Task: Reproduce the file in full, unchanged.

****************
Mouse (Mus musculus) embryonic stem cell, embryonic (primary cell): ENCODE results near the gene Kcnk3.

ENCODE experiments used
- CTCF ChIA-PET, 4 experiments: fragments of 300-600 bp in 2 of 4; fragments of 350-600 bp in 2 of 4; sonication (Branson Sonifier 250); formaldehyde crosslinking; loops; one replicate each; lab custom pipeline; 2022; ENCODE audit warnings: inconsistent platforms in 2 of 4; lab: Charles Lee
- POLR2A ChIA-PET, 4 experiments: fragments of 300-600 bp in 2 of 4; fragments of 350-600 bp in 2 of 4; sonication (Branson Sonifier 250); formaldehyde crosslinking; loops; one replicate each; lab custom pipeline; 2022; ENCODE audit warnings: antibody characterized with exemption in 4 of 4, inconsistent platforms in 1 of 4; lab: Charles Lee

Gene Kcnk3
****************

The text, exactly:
Mouse (Mus musculus) embryonic stem cell, embryonic (primary cell): ENCODE results near the gene Kcnk3.

ENCODE experiments used
- CTCF ChIA-PET, 4 experiments: fragments of 300-600 bp in 2 of 4; fragments of 350-600 bp in 2 of 4; sonication (Branson Sonifier 250); formaldehyde crosslinking; loops; one replicate each; lab custom pipeline; 2022; ENCODE audit warnings: inconsistent platforms in 2 of 4; lab: Charles Lee
- POLR2A ChIA-PET, 4 experiments: fragments of 300-600 bp in 2 of 4; fragments of 350-600 bp in 2 of 4; sonication (Branson Sonifier 250); formaldehyde crosslinking; loops; one replicate each; lab custom pipeline; 2022; ENCODE audit warnings: antibody characterized with exemption in 4 of 4, inconsistent platforms in 1 of 4; lab: Charles Lee

Gene Kcnk3